NEWLINE Interesting examples of cases 1 and 3 can be constructed by studying the simple continued fraction $x = 1 + \cfrac\left\{z\right\}\left\{1 + \cfrac\left\{z\right\}\left\{1 + \cfrac\left\{z\right\}\left\{1 + \cfrac\left\{z\right\}\left\{1 + \ddots\right\}\right\}\right\}\right\}\,$ where z is any real number such that z < −¼.

## Continued fractions and series

{{main|Euler's continued fraction formula}} Euler
Leonhard Euler
Leonhard Euler was a pioneering Swiss mathematician and physicist. He made important discoveries in fields as diverse as infinitesimal calculus and graph theory. He also introduced much of the modern mathematical terminology and notation, particularly for mathematical analysis, such as the notion...

proved the following identity: $a_0 + a_0a_1 + a_0a_1a_2 + \cdots + a_0a_1a_2\cdots a_n = \frac\left\{a_0\right\}\left\{1-\right\} \frac\left\{a_1\right\}\left\{1+a_1-\right\} \frac\left\{a_2\right\}\left\{1+a_2-\right\}\cdots \frac\left\{a_\left\{n\right\}\right\}\left\{1+a_n\right\}.\,$ From this many other results can be derived, such as $\frac\left\{1\right\}\left\{u_1\right\}+ \frac\left\{1\right\}\left\{u_2\right\}+ \frac\left\{1\right\}\left\{u_3\right\}+ \cdots+ \frac\left\{1\right\}\left\{u_n\right\} = \frac\left\{1\right\}\left\{u_1-\right\} \frac\left\{u_1^2\right\}\left\{u_1+u_2-\right\} \frac\left\{u_2^2\right\}\left\{u_2+u_3-\right\}\cdots \frac\left\{u_\left\{n-1\right\}^2\right\}\left\{u_\left\{n-1\right\}+u_n\right\},\,$ and $\frac\left\{1\right\}\left\{a_0\right\} + \frac\left\{x\right\}\left\{a_0a_1\right\} + \frac\left\{x^2\right\}\left\{a_0a_1a_2\right\} + \cdots + \frac\left\{x^n\right\}\left\{a_0a_1a_2 \ldots a_n\right\} = \frac\left\{1\right\}\left\{a_0-\right\} \frac\left\{a_0x\right\}\left\{a_1+x-\right\} \frac\left\{a_1x\right\}\left\{a_2+x-\right\}\cdots \frac\left\{a_\left\{n-1\right\}x\right\}\left\{a_n-x\right\}.\,$ Euler's formula connecting continued fractions and series is the motivation for the fundamental inequalities, and also the basis of elementary approaches to the convergence problem.

### Transcendental functionTranscendental functionA transcendental function is a function that does not satisfy a polynomial equation whose coefficients are themselves polynomials, in contrast to an algebraic function, which does satisfy such an equation...s and numberTranscendental numberIn mathematics, a transcendental number is a number that is not algebraic—that is, it is not a root of a non-constant polynomial equation with rational coefficients. The most prominent examples of transcendental numbers are π and e...s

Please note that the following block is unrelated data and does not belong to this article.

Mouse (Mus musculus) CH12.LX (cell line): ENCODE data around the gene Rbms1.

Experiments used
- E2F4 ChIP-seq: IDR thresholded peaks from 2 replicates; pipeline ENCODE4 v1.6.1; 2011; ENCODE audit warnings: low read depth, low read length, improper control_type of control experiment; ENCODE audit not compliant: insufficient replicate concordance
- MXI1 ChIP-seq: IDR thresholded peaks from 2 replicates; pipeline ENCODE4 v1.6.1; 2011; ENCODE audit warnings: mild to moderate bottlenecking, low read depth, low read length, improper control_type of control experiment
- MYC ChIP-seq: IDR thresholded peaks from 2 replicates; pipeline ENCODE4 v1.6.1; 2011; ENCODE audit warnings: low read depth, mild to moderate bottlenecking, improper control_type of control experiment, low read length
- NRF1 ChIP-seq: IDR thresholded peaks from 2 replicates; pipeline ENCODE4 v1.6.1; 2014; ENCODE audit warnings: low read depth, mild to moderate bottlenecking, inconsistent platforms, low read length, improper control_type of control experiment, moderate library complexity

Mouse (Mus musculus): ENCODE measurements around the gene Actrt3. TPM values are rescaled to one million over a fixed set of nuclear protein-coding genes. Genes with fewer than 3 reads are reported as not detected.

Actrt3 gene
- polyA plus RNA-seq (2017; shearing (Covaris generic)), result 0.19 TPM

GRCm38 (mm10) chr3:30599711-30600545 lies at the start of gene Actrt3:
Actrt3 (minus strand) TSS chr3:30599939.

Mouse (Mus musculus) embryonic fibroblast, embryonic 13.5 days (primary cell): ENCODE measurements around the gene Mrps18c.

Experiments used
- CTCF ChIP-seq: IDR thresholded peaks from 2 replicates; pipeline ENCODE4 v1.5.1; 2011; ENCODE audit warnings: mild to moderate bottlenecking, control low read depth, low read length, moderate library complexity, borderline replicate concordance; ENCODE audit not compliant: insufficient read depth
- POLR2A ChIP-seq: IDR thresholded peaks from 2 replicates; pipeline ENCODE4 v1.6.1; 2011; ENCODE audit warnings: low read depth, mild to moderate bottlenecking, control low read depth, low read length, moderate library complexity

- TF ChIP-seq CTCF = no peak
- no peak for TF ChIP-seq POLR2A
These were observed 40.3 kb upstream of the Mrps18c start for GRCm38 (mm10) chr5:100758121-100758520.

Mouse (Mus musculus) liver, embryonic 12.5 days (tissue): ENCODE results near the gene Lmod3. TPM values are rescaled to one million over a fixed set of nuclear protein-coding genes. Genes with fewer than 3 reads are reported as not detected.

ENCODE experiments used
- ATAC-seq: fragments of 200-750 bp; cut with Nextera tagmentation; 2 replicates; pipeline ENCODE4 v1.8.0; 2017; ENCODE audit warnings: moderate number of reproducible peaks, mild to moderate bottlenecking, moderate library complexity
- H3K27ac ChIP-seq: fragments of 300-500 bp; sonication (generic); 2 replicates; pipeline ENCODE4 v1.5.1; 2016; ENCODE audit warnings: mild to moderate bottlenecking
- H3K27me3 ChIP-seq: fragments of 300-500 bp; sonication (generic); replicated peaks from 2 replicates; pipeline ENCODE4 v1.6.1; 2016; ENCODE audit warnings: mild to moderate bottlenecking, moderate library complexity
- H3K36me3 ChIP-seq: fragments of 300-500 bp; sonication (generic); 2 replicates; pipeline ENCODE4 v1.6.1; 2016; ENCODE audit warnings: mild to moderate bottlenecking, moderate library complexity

Here are two continued fractions that can be built via Euler's identity. $e^x = \frac\left\{x^0\right\}\left\{0!\right\} + \frac\left\{x^1\right\}\left\{1!\right\} + \frac\left\{x^2\right\}\left\{2!\right\} + \frac\left\{x^3\right\}\left\{3!\right\} + \frac\left\{x^4\right\}\left\{4!\right\} + \cdots 1+\cfrac\left\{x\right\} \left\{1-\cfrac\left\{1x\right\} \left\{2+x-\cfrac\left\{2x\right\} \left\{3+x-\cfrac\left\{3x\right\} \left\{4+x-\ddots\right\}\right\}\right\}\right\}$ $\log\left(1+x\right) = \frac\left\{x^1\right\}\left\{1\right\} - \frac\left\{x^2\right\}\left\{2\right\} + \frac\left\{x^3\right\}\left\{3\right\} - \frac\left\{x^4\right\}\left\{4\right\} + \cdots\cfrac\left\{x\right\} \left\{1-0x+\cfrac\left\{1^2x\right\} \left\{2-1x+\cfrac\left\{2^2x\right\} \left\{3-2x+\cfrac\left\{3^2x\right\} \left\{4-3x+\ddots\right\}\right\}\right\}\right\}$ Here are additional generalized continued fractions: $\tan^\left\{-1\right\}\cfrac\left\{x\right\}\left\{y\right\}=\cfrac\left\{xy\right\} \left\{1y^2+\cfrac\left\{\left(1xy\right)^2\right\} \left\{3y^2-1x^2+\cfrac\left\{\left(3xy\right)^2\right\} \left\{5y^2-3x^2+\cfrac\left\{\left(5xy\right)^2\right\} \left\{7y^2-5x^2+\ddots\right\}\right\}\right\}\right\}\cfrac\left\{x\right\} \left\{1y+\cfrac\left\{\left(1x\right)^2\right\} \left\{3y+\cfrac\left\{\left(2x\right)^2\right\} \left\{5y+\cfrac\left\{\left(3x\right)^2\right\} \left\{7y+\ddots\right\}\right\}\right\}\right\}$ $e^\left\{2x/y\right\} = 1+\cfrac\left\{2x\right\} \left\{1y-x+\cfrac\left\{x^2\right\} \left\{3y+\cfrac\left\{x^2\right\} \left\{5y+\cfrac\left\{x^2\right\} \left\{7y+\cfrac\left\{x^2\right\} \left\{9y+\cfrac\left\{x^2\right\} \left\{11y+\ddots\right\}\right\}\right\}\right\}\right\}\right\}; e^2 = 7+\cfrac\left\{2\right\} \left\{5+\cfrac\left\{1\right\} \left\{7+\cfrac\left\{1\right\} \left\{9+\cfrac\left\{1\right\} \left\{11+\ddots\right\}\right\}\right\}\right\}$ $\log \left\left( 1+\frac\left\{2x\right\}\left\{y\right\} \right\right) = \cfrac\left\{2x\right\} \left\{y+\cfrac\left\{1x\right\} \left\{1+\cfrac\left\{1x\right\} \left\{3y+\cfrac\left\{2x\right\} \left\{1+\cfrac\left\{2x\right\} \left\{5y+\cfrac\left\{3x\right\} \left\{1+\ddots\right\}\right\}\right\}\right\}\right\}\right\} \cfrac\left\{2x\right\} \left\{y+x-\cfrac\left\{\left(1x\right)^2\right\} \left\{3\left(y+x\right)-\cfrac\left\{\left(2x\right)^2\right\} \left\{5\left(y+x\right)-\cfrac\left\{\left(3x\right)^2\right\} \left\{7\left(y+x\right)-\ddots\right\}\right\}\right\}\right\}$ Example: the natural logarithm of 2 (≈ 0.693147...): $\log 2 = \log \left(1+1\right) = \cfrac\left\{2\right\} \left\{2+\cfrac\left\{1\right\} \left\{1+\cfrac\left\{1\right\} \left\{6+\cfrac\left\{2\right\} \left\{1+\cfrac\left\{2\right\} \left\{10+\cfrac\left\{3\right\} \left\{1+\ddots\right\}\right\}\right\}\right\}\right\}\right\}$